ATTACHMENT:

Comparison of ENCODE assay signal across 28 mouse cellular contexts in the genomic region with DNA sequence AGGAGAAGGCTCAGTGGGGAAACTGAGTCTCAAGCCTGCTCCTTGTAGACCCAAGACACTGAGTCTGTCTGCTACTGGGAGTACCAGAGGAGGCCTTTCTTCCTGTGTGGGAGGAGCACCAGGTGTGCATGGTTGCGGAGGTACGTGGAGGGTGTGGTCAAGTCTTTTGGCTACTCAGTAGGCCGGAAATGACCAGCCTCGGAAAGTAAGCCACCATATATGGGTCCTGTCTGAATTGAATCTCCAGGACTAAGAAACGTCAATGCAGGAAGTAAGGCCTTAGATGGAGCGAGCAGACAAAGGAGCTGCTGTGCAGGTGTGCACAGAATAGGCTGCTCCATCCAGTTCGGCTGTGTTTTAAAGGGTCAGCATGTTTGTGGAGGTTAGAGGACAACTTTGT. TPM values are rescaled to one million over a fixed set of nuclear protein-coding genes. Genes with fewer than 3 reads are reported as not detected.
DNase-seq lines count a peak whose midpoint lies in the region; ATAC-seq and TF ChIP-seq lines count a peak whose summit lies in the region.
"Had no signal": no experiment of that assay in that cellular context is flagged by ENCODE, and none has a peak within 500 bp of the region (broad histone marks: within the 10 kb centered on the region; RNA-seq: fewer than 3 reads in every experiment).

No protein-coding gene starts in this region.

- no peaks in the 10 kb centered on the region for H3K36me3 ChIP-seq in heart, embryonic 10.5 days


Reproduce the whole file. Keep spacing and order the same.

Comparison of ENCODE assay signal across 28 mouse cellular contexts in the genomic region with DNA sequence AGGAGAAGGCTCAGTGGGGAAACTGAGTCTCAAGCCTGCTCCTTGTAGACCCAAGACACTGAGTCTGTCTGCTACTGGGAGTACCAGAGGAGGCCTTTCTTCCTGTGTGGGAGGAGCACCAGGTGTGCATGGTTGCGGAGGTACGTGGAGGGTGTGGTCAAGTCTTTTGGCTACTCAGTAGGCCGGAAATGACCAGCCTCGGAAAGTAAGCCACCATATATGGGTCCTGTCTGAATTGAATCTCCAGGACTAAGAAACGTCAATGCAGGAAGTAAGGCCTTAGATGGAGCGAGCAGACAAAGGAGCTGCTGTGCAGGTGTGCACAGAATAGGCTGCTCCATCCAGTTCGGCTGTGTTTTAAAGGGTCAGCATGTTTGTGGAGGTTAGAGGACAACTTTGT. TPM values are rescaled to one million over a fixed set of nuclear protein-coding genes. Genes with fewer than 3 reads are reported as not detected.
DNase-seq lines count a peak whose midpoint lies in the region; ATAC-seq and TF ChIP-seq lines count a peak whose summit lies in the region.
"Had no signal": no experiment of that assay in that cellular context is flagged by ENCODE, and none has a peak within 500 bp of the region (broad histone marks: within the 10 kb centered on the region; RNA-seq: fewer than 3 reads in every experiment).

No protein-coding gene starts in this region.

- no peaks in the 10 kb centered on the region for H3K36me3 ChIP-seq in heart, embryonic 10.5 days